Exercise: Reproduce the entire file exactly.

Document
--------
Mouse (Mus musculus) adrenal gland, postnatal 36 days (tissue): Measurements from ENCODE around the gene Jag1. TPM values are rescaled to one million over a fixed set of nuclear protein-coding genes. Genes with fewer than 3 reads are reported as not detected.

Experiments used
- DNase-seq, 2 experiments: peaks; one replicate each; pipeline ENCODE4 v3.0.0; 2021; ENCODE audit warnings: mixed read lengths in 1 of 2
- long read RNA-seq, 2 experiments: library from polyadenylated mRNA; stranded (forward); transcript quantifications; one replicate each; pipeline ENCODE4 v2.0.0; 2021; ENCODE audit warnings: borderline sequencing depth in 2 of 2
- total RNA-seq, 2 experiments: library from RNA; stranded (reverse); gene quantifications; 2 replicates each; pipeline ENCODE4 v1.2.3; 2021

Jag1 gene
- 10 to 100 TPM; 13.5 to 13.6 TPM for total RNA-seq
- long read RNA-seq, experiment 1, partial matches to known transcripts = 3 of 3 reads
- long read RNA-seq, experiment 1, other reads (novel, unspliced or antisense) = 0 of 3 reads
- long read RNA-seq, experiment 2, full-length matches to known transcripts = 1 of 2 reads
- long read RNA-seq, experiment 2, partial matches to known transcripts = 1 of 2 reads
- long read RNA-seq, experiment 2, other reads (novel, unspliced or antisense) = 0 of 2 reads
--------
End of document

Mouse (Mus musculus) adrenal gland, postnatal 36 days (tissue): Measurements from ENCODE around the gene Jag1. TPM values are rescaled to one million over a fixed set of nuclear protein-coding genes. Genes with fewer than 3 reads are reported as not detected.

Experiments used
- DNase-seq, 2 experiments: peaks; one replicate each; pipeline ENCODE4 v3.0.0; 2021; ENCODE audit warnings: mixed read lengths in 1 of 2
- long read RNA-seq, 2 experiments: library from polyadenylated mRNA; stranded (forward); transcript quantifications; one replicate each; pipeline ENCODE4 v2.0.0; 2021; ENCODE audit warnings: borderline sequencing depth in 2 of 2
- total RNA-seq, 2 experiments: library from RNA; stranded (reverse); gene quantifications; 2 replicates each; pipeline ENCODE4 v1.2.3; 2021

Jag1 gene
- 10 to 100 TPM; 13.5 to 13.6 TPM for total RNA-seq
- long read RNA-seq, experiment 1, partial matches to known transcripts = 3 of 3 reads
- long read RNA-seq, experiment 1, other reads (novel, unspliced or antisense) = 0 of 3 reads
- long read RNA-seq, experiment 2, full-length matches to known transcripts = 1 of 2 reads
- long read RNA-seq, experiment 2, partial matches to known transcripts = 1 of 2 reads
- long read RNA-seq, experiment 2, other reads (novel, unspliced or antisense) = 0 of 2 reads